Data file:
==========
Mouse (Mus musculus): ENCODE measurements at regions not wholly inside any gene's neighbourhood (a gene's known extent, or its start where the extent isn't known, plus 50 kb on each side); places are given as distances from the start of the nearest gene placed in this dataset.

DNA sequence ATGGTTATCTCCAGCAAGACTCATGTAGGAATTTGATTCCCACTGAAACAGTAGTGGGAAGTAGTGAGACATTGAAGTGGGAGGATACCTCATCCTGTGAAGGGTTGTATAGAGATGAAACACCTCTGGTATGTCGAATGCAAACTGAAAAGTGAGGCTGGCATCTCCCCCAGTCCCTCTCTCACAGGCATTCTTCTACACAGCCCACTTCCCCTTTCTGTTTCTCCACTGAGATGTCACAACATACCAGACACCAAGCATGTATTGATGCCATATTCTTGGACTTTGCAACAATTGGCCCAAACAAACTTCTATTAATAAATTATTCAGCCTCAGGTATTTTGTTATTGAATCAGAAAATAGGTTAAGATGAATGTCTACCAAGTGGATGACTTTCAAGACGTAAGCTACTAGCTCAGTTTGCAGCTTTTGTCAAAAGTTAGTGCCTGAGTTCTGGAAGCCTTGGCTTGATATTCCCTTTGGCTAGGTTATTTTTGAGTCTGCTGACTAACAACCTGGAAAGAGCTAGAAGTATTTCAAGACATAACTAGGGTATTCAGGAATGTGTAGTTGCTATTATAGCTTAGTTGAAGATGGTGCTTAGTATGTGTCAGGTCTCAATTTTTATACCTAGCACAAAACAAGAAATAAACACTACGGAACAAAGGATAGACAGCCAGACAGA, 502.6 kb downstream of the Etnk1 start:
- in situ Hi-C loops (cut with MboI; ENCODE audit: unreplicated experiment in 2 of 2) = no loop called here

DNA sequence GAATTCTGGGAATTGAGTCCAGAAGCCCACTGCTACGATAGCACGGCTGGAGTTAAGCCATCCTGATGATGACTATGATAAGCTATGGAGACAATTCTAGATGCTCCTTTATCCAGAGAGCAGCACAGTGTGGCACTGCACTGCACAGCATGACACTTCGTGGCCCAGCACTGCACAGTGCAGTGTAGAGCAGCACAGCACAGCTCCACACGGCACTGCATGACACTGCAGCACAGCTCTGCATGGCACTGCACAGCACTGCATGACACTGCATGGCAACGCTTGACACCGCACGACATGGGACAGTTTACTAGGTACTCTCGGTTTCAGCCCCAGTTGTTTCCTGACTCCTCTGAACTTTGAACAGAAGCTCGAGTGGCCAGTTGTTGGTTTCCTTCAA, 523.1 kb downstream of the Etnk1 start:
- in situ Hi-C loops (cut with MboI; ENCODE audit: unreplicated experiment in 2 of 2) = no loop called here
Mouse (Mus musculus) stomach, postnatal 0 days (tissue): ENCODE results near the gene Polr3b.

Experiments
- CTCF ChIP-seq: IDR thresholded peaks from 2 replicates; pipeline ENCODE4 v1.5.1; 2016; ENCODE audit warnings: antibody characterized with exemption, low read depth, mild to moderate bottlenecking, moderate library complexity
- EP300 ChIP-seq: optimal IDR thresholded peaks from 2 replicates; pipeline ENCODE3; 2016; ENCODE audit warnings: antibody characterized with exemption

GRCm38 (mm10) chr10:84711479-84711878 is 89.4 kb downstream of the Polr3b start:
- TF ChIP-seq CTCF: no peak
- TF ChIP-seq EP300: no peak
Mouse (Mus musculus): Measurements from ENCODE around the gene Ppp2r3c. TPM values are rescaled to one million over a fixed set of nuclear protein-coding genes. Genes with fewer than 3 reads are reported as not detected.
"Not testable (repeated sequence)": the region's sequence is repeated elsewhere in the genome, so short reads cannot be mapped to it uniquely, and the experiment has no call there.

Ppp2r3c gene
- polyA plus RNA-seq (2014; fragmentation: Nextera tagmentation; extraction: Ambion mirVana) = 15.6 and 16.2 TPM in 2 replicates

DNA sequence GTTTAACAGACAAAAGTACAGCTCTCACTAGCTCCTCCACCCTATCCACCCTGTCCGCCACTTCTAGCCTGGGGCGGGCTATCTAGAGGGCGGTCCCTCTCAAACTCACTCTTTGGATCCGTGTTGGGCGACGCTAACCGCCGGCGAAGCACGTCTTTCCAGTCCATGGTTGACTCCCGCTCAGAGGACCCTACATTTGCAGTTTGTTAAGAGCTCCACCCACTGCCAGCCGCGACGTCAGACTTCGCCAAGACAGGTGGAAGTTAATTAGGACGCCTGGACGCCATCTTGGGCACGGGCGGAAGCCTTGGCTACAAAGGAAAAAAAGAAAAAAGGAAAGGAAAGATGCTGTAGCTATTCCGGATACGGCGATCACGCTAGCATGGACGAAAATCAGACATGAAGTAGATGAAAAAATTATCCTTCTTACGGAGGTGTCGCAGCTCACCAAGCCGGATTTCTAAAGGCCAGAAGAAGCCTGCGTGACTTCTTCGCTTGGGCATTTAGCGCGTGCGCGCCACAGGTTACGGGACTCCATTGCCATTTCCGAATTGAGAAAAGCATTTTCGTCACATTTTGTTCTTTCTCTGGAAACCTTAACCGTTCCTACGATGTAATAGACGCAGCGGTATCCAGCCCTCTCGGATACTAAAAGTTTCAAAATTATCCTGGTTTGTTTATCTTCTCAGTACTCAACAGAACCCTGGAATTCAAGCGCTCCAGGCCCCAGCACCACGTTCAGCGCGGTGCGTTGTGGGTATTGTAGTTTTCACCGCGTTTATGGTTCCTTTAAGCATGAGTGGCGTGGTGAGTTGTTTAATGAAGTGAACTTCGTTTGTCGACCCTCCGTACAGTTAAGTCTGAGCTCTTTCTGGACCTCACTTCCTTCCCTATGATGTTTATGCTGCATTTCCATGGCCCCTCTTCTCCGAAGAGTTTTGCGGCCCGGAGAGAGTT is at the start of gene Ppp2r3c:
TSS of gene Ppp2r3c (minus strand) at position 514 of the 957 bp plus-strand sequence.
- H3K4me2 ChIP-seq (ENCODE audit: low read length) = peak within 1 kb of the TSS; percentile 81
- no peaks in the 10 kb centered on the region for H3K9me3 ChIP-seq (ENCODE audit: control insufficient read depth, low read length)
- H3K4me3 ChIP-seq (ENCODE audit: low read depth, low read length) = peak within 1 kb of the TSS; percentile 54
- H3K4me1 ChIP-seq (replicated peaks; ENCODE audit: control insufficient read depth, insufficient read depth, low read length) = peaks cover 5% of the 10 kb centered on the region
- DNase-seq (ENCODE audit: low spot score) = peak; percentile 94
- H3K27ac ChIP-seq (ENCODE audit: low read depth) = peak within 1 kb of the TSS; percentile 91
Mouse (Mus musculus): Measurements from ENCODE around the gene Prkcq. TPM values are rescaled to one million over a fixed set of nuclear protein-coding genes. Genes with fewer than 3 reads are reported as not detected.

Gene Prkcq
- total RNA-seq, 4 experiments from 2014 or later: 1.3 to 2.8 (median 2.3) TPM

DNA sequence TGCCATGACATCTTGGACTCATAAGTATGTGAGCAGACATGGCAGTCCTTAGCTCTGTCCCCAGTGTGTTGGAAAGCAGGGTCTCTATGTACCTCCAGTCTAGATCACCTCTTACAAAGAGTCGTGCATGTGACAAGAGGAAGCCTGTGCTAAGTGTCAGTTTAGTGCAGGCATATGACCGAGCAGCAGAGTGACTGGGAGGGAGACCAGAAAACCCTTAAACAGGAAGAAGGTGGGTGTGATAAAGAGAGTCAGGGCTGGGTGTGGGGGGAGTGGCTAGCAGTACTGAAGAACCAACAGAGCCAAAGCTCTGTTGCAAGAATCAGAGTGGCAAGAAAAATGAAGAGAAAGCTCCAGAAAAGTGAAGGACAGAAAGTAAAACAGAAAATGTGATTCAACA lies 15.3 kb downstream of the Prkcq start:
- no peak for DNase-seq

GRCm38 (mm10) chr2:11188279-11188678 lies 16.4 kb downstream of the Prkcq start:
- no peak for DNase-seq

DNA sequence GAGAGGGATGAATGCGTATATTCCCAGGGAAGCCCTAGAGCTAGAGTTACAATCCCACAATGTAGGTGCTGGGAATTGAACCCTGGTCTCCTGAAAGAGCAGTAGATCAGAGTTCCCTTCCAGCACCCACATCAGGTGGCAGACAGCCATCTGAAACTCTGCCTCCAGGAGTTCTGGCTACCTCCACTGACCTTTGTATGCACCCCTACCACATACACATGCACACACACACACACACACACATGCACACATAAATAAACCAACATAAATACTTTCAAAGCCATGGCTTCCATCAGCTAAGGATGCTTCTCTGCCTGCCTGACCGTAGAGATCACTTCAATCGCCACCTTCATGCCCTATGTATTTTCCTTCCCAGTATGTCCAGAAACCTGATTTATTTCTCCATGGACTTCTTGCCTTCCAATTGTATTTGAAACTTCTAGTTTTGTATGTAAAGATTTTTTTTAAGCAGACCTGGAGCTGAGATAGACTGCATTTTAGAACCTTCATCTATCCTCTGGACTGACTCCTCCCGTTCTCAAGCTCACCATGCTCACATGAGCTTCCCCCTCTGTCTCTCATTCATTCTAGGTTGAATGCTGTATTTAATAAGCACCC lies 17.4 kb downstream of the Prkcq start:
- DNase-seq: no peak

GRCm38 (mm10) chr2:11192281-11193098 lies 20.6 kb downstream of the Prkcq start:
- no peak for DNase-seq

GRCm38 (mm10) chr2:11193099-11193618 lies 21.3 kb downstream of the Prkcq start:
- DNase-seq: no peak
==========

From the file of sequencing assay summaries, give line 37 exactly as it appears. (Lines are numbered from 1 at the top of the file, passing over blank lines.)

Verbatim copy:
- DNase-seq: no peak